FREQUENTLY ASKED QUESTIONS
What cases do we take?
All of the following criteria must be met before an innocence claim may be investigated:
1. Conviction must have been in a North Carolina state court. N.C. G.S. 15A-1460(1).
2. Conviction must be for a felony. N.C. G.S. 15A-1460(1).
3. Applicant must be a living person. N.C. G.S. 15A-1460(1).
4. Applicant must be claiming complete factual innocence for any criminal responsibility for the crime. N.C. G.S. 15A-1460(1).
5. Credible evidence of innocence must exist. N.C. G.S. 15A-1460(1).
6. Verifiable evidence of innocence must exist. N.C. G.S. 15A-1460(1).
7. Claim must not have been previously heard at trial or in a post-conviction hearing. N.C. G.S. 15A-1460(1).
8. Applicant must sign agreement pursuant to § 15A-1467.
Who can initiate a claim?
According to N.C. G.S. 15A-1467. A claim of factual innocence may be referred to the Commission by any court, a State or local agency, a claimant, or a claimant’s counsel. Most claims are initiated by the convicted person (claimant). A claimant’s friend or family member may not initiate a claim, however they may provide our contact information to the claimant and suggest her or she write to us.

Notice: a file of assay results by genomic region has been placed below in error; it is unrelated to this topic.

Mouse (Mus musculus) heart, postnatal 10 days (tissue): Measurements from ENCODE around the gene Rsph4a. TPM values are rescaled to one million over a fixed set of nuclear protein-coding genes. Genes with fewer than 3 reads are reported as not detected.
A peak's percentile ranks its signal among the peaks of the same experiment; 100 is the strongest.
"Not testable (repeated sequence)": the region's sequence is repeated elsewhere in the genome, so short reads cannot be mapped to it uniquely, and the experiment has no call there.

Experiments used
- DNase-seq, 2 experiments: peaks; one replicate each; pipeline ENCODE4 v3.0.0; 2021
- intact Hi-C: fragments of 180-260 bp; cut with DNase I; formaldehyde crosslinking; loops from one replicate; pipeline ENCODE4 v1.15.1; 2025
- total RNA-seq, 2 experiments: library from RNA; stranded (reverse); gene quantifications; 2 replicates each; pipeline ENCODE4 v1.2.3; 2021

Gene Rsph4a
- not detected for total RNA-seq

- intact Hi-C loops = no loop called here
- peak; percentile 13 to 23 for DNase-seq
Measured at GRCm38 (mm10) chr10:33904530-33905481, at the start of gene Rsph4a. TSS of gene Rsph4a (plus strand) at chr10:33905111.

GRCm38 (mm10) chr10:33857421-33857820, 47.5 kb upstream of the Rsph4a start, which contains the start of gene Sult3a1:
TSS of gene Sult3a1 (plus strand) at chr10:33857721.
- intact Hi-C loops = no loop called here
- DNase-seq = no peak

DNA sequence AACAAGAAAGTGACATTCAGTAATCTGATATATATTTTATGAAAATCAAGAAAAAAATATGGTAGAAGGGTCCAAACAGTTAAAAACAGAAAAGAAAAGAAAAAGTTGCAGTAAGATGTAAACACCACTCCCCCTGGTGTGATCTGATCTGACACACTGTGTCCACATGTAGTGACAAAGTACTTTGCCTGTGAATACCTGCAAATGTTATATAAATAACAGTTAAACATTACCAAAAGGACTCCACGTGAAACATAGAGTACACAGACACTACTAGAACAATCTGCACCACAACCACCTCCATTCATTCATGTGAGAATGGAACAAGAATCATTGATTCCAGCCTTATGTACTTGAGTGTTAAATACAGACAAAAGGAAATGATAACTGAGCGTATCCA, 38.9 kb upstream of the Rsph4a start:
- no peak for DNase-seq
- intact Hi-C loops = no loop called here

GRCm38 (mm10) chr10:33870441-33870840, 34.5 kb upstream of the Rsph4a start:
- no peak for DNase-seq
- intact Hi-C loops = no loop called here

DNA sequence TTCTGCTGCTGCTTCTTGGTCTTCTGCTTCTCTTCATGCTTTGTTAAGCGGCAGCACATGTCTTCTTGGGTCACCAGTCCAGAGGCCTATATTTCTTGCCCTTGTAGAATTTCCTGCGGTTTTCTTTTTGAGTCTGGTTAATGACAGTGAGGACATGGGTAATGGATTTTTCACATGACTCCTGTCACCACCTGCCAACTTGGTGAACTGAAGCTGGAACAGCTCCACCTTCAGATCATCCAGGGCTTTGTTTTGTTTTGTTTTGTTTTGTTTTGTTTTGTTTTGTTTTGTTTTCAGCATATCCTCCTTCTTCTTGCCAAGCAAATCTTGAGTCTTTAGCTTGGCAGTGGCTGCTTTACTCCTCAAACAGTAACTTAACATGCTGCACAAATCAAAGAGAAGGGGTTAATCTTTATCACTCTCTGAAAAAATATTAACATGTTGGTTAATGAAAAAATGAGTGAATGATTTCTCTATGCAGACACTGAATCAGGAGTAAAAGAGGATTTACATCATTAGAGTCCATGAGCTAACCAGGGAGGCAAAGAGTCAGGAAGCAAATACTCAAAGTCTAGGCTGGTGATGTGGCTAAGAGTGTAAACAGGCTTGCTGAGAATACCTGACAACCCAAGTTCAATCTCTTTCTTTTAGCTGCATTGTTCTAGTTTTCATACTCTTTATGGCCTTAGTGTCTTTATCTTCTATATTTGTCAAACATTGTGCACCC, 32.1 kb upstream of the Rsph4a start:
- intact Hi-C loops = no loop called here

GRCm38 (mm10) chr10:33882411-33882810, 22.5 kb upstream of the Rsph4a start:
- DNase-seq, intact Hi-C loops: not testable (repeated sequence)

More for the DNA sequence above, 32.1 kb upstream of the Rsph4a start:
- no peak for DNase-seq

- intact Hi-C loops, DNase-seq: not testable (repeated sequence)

Click here for our contact information: Contact Us
How do I initiate a claim?
There are no specific forms for initiating a claim. We ask that you send us information in writing about the case and the new evidence of innocence. Be sure to include contact information for yourself and the claimant. We will then contact the claimant and any other people that are necessary in order to follow up on the claim.
How long will it take to process my claim?
There is no definite answer. Different cases take different amounts of time to investigate and have evidence tested. Please look at the Case Progression Flowchart to see how the cases are processed.
What if there was an error in my trial?
The North Carolina Innocence Inquiry Commission was created by the legislature to investigate cases where new evidence of complete factual innocence has emerged since conviction. We do not review technical or procedural trial errors. Please see our North Carolina links page for other organizations that may be able to help you.